They say good pitching beats good hitting. It also ends a good winning streak. Angels pitcher Dan Haren went the distance allowing just one hit to beat the Cleveland Indians 2-0 Tuesday night in Anaheim.
“I felt really good warming up in the pen,” Haren said. “I was able to mix up my pitches and keep the ball down. I went at them all night.”
It took Haren just 125 pitches to mow down the Indians – he struck out 8 while walking just two.
Overshadowed in the loss was another strong outing by Indians starter Fausto Carmona. Carmona gave up 2 runs – both solo home runs – in 7 2/3 innings It was Carmona’s second strong start in a row after he was blasted on Opening Day by the Chicago White Sox.
“Well pitched ball game on both sides,” Indians manager Manny Acta said. “Haren was on his game, (Carmona) did his job and was very good, unfortunately Haren was too good.”
The Indians have won eight straight games after their 4-0 win over the Angels last night in the opener of their three-game series in Anaheim, and -- as so often during this streak -- pitching has been the catalyst that has sent the Tribe to victory.
Another outstanding effort from a starter -- preferably one to match Mitch Talbot's last night -- will probably be needed to extend the streak tonight.
Fausto Carmona (0-1, 9.00 ERA) gets the start for the Indians against Los Angeles' Dan Haren (2-0, 1.15 ERA), who was originally scheduled to start last night. Haren, however, worked an inning -- getting the win -- in the Angels' 14-inning Saturday victory over Toronto, and was thus held back until tonight, although the inning did come on a day when starters usually throw between starts anyhow.
Be that as it may, Carmona will have to be tough tonight, and it is possible that we could see a game very similar to the game we saw in his last start. Fausto went against the Red Sox last Wednesday afternoon, pitching seven shutout innings but not getting a decision in a game won by the Tribe 1-0, with the game's only run scoring in the bottom of the eighth.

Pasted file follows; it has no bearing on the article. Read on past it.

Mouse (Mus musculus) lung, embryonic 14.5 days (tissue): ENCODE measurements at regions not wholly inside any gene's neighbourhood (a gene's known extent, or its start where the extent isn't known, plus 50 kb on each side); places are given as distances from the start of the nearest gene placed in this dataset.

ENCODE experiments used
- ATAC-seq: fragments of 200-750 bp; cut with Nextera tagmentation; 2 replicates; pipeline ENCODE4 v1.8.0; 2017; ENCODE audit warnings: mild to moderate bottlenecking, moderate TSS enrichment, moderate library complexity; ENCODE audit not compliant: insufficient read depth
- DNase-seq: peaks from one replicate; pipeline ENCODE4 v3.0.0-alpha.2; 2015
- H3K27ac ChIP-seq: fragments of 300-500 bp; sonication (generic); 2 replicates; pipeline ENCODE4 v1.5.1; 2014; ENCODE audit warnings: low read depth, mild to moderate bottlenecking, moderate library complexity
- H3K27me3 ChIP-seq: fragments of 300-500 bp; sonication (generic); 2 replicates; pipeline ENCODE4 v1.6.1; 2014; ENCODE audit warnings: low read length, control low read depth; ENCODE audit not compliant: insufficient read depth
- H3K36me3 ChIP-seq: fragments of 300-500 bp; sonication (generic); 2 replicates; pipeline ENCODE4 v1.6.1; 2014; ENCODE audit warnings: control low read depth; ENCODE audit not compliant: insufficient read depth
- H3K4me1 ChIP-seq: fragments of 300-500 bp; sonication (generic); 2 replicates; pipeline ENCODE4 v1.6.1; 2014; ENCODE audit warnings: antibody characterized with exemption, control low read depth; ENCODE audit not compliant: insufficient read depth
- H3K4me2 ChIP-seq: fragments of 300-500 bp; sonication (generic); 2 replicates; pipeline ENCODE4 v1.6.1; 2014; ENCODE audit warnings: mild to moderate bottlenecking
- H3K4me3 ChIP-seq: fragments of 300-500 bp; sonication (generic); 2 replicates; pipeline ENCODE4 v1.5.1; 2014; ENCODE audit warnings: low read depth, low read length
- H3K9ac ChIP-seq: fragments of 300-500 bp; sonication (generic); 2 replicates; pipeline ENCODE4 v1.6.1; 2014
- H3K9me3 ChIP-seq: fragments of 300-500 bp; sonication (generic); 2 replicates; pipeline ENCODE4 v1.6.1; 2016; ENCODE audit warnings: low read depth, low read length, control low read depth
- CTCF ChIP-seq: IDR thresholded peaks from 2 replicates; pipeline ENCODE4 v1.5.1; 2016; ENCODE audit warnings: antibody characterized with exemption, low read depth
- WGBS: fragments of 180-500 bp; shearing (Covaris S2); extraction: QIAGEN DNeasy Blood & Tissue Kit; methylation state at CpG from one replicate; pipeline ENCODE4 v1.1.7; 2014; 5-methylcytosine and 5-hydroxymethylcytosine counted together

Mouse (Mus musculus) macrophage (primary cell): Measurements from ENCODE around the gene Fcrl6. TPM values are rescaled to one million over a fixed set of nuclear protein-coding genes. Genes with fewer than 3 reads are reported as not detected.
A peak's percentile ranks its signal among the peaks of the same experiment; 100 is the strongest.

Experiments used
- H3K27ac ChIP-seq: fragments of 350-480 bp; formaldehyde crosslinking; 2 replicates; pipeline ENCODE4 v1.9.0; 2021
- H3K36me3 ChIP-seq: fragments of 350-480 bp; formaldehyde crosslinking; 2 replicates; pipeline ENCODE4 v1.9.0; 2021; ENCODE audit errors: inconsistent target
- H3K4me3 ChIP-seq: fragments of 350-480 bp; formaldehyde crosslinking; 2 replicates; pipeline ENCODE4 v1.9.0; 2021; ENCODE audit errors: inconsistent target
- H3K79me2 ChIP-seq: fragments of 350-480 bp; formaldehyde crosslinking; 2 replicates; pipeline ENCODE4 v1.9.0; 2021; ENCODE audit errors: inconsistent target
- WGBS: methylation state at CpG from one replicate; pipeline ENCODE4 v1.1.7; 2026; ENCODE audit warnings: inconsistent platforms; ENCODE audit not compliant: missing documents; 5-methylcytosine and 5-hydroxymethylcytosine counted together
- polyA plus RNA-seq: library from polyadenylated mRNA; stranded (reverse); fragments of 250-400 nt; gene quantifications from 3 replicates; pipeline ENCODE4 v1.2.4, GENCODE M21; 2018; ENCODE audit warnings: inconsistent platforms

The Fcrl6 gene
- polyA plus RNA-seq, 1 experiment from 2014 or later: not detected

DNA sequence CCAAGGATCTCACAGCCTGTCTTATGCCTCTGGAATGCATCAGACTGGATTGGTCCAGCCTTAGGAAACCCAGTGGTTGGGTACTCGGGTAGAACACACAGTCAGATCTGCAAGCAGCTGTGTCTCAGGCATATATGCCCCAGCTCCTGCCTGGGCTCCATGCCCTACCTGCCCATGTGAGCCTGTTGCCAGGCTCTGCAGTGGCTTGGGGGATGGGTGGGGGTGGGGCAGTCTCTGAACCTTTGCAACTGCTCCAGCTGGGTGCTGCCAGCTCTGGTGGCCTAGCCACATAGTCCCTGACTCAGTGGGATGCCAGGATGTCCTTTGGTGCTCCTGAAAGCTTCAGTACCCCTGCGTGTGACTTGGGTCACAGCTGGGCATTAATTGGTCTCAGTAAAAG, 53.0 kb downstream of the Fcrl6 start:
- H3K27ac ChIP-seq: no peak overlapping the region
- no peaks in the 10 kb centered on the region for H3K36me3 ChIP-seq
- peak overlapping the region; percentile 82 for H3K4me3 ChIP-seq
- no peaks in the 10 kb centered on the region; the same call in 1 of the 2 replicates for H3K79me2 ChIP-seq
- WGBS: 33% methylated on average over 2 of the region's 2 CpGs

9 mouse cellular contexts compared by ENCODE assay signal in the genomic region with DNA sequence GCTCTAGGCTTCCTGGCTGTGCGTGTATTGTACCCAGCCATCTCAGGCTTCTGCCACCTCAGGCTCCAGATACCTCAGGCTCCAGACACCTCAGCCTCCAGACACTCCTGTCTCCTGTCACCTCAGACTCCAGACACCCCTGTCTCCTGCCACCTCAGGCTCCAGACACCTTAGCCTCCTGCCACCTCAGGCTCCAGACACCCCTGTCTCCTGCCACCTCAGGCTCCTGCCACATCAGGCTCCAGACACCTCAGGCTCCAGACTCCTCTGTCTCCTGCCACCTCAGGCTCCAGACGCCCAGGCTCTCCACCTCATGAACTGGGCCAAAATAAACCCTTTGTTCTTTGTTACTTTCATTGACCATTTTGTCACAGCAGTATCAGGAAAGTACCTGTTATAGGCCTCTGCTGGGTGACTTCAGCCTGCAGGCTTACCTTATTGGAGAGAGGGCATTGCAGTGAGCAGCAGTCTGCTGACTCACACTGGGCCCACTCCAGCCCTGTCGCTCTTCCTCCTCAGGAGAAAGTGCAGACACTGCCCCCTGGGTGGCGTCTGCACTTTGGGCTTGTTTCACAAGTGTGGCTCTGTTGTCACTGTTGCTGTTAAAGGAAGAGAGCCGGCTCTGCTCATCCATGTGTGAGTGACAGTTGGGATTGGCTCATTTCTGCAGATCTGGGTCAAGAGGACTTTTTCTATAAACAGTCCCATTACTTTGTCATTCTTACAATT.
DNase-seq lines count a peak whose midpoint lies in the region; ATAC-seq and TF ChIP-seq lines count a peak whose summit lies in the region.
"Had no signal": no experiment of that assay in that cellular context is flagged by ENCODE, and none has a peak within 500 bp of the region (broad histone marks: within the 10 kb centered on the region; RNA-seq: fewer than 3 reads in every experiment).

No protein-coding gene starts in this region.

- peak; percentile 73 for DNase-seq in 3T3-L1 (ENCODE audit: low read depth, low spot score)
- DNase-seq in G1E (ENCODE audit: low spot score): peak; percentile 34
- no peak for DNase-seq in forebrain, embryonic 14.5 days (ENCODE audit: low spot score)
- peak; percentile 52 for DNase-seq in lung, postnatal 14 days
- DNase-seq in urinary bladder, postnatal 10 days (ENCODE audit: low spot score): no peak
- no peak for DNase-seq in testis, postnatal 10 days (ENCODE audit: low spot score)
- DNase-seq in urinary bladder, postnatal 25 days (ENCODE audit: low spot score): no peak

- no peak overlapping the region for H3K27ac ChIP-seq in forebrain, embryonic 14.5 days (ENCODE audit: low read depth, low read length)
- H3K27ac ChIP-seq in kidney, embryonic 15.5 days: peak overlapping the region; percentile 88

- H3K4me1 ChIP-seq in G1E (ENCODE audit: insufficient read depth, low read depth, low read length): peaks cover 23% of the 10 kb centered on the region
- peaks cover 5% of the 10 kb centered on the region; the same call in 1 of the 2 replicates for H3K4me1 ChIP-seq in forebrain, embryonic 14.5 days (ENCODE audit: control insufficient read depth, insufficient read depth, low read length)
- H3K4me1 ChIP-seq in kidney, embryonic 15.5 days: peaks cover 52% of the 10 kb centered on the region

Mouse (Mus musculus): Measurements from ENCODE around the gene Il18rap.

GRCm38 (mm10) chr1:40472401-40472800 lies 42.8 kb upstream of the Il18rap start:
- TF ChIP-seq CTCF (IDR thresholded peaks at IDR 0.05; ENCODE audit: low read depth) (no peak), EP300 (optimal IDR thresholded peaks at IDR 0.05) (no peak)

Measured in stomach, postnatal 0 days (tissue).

Carmona was brilliant against Boston after being shelled by Chicago in the season opener. Against the Red Sox, in his seven innings, Carmona surrendered only two hits, while walking two and striking out four. It was the first time in almost a hundred years that a pitcher allowed ten earned runs in one game and came back with shutout ball for at least seven innings in his next start.
Dan Haren, in his second season with the Angels, has gotten out of the gate fast. In three games -- two as a starter -- Haren has surrendered only ten hits in 15 2/3 innings, and has given up only two runs, while striking out 13 and not allowing a walk. Haren has worked at least seven innings in each of his two starts, and in each gave up only one earned run.
So it is game on for the Tribe to try to win their fifth straight on this road trip. It won't be easy. But if Fausto Carmona can come out with what he had last Wednesday against the potent Red Sox -- we might see another pitching duel.
Matt LaPorta hit a 3-run home run while Josh Tomlin pitched into the 9th inning leading the Cleveland Indians to a 4-0 win over the LA Angels of Anaheim. The win was the Tribe's 8th straight, their longest since August 2008. At 8-2, the Indians are off to their best start since 2002 - a prime reason fans should temper their enthusiasm.